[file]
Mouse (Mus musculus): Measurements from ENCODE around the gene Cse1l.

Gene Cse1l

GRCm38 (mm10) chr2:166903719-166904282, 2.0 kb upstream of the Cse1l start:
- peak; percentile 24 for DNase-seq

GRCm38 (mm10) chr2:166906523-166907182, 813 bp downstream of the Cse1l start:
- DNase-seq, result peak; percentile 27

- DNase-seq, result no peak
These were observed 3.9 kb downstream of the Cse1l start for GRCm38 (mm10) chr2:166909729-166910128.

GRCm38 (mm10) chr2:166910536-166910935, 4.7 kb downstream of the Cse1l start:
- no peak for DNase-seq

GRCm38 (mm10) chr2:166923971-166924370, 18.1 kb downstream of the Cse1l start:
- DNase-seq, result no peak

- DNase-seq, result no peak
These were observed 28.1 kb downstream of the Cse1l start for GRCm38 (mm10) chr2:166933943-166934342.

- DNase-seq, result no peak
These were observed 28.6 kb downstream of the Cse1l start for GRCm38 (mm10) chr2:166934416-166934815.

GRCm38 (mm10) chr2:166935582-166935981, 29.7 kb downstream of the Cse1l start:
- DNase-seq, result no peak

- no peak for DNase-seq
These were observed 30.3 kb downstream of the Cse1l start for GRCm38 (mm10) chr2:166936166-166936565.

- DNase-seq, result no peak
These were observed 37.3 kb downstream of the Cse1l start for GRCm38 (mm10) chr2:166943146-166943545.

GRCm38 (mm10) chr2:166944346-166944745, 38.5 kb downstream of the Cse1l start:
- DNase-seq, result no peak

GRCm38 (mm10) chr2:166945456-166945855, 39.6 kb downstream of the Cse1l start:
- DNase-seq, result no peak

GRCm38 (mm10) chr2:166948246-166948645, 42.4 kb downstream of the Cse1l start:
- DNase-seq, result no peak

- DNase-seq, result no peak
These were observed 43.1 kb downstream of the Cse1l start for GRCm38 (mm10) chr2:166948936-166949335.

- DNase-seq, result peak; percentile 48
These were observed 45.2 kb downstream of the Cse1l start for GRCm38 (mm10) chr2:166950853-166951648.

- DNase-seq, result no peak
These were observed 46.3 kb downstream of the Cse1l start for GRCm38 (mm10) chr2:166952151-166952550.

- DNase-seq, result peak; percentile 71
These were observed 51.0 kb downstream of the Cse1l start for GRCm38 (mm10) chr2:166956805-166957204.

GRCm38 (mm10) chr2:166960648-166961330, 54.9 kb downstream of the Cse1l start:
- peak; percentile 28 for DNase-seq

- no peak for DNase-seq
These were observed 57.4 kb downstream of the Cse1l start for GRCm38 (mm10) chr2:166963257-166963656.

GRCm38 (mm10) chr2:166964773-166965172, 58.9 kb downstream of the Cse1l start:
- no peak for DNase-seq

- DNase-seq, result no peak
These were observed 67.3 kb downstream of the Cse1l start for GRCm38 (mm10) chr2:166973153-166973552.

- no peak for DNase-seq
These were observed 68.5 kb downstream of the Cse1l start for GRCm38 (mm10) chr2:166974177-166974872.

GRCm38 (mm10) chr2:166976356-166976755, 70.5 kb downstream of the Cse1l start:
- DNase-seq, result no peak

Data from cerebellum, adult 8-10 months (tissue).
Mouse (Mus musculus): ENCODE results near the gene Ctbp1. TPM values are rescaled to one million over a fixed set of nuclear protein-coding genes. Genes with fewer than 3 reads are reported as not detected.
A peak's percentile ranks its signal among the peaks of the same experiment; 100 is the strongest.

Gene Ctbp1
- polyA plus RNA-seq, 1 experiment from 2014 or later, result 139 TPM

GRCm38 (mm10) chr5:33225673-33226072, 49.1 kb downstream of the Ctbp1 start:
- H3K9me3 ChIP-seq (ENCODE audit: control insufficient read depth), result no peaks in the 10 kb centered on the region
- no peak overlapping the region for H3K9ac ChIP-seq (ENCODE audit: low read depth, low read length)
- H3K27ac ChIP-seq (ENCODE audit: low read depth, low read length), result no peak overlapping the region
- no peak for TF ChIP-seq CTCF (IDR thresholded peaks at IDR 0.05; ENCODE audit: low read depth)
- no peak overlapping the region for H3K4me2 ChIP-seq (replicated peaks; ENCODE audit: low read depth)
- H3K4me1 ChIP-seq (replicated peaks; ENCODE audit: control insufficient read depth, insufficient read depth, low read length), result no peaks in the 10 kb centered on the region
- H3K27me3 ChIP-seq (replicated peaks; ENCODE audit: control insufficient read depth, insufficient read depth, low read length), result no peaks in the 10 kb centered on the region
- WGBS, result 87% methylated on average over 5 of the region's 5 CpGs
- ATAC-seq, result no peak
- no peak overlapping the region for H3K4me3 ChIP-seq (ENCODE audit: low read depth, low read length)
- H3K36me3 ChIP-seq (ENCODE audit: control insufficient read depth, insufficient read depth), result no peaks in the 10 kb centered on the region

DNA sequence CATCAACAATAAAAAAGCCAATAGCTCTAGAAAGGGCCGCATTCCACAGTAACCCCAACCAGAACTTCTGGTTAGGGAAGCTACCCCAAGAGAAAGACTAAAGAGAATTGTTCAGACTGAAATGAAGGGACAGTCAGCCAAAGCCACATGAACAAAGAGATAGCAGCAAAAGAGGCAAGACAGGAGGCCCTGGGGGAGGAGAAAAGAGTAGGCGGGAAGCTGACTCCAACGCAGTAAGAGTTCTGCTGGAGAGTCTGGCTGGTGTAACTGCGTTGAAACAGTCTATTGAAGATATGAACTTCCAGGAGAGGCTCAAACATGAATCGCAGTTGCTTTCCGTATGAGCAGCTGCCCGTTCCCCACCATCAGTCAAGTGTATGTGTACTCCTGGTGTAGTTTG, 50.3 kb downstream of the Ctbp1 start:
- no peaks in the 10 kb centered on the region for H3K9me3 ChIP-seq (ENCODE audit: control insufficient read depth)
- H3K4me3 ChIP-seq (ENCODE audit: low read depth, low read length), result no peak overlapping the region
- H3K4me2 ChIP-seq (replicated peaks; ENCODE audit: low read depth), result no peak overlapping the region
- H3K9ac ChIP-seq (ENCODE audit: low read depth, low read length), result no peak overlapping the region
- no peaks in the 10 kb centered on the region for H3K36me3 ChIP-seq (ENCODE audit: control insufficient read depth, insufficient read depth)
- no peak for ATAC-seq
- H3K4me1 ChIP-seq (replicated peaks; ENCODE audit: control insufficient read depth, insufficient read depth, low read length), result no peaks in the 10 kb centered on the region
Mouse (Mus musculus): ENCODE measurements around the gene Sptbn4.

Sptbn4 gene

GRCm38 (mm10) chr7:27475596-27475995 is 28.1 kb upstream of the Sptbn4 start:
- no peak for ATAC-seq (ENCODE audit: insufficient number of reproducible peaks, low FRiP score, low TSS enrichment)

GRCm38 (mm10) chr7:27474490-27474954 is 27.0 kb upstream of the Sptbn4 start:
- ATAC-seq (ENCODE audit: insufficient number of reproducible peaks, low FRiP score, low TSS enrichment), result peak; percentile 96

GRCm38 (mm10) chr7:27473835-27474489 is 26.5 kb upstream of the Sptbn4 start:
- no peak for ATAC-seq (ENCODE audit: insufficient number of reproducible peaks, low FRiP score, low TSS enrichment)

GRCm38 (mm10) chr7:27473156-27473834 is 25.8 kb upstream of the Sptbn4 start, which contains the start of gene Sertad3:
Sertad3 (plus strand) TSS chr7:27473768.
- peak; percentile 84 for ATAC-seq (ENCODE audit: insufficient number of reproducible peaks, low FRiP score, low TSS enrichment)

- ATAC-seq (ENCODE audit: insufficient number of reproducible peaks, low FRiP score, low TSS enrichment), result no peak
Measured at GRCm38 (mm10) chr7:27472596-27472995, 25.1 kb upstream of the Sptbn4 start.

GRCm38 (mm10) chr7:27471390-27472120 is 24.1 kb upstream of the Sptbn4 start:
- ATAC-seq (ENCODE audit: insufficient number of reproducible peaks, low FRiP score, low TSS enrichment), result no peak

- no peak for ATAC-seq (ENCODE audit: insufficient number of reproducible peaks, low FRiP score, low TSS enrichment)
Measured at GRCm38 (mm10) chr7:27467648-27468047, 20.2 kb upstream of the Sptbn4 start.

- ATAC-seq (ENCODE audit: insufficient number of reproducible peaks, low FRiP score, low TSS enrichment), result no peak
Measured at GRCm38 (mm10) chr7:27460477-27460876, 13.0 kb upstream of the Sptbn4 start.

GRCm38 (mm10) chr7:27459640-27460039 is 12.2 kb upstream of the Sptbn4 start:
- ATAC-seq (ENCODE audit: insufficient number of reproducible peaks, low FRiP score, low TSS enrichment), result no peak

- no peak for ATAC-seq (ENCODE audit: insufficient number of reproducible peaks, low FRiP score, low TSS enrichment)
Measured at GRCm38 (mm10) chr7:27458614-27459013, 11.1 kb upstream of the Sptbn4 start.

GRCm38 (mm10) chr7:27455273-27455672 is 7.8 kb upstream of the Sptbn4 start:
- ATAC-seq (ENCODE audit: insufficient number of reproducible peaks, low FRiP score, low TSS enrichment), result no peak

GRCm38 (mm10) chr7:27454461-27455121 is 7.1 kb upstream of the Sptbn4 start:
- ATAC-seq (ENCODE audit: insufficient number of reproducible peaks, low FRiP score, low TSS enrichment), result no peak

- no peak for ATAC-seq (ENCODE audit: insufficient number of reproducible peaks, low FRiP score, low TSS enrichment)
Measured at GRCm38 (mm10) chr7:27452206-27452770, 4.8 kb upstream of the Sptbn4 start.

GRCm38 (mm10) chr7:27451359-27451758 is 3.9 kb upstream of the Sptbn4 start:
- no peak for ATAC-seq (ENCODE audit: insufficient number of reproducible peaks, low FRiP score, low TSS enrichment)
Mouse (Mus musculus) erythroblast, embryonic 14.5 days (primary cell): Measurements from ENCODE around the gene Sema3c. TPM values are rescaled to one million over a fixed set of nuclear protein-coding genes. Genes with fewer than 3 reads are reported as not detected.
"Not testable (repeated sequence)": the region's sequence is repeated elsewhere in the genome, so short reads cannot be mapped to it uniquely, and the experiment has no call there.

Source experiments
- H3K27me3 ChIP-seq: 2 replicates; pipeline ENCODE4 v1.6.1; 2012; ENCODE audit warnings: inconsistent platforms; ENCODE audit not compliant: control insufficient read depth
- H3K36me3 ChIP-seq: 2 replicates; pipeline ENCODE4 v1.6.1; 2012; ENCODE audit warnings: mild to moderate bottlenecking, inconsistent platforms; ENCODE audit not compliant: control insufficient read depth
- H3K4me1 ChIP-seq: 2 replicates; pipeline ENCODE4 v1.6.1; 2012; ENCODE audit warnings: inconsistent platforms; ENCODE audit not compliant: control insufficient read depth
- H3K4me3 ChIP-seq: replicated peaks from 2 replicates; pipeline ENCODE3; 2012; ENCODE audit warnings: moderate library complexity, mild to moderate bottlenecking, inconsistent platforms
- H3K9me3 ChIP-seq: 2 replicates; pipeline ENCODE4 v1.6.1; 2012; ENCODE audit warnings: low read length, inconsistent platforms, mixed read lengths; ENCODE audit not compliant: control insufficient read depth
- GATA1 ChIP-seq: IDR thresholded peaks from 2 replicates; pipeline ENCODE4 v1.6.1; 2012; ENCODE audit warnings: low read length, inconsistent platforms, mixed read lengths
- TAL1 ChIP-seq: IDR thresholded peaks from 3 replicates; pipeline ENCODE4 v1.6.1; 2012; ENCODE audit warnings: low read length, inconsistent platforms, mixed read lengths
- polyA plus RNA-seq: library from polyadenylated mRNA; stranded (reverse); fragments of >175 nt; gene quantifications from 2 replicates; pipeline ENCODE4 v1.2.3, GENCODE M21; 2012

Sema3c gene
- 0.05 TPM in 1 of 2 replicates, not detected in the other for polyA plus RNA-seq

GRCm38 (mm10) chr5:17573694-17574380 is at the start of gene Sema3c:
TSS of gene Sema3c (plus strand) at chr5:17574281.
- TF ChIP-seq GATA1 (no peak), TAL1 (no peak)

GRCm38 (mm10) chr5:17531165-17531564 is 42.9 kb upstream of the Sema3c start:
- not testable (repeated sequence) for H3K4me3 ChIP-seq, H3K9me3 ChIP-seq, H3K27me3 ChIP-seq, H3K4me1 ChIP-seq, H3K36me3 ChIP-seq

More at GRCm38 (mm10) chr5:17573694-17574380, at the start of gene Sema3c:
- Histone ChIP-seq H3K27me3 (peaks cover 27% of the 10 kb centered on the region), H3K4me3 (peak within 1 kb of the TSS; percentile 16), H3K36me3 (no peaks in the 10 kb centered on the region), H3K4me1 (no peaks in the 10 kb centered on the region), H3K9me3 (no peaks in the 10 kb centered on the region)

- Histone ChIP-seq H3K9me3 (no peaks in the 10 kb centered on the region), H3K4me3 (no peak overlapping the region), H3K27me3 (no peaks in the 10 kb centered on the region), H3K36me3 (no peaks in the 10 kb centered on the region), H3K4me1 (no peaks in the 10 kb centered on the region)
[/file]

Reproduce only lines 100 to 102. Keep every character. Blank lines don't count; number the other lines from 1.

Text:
- ATAC-seq (ENCODE audit: insufficient number of reproducible peaks, low FRiP score, low TSS enrichment), result no peak

- no peak for ATAC-seq (ENCODE audit: insufficient number of reproducible peaks, low FRiP score, low TSS enrichment)
Measured at GRCm38 (mm10) chr7:27452206-27452770, 4.8 kb upstream of the Sptbn4 start.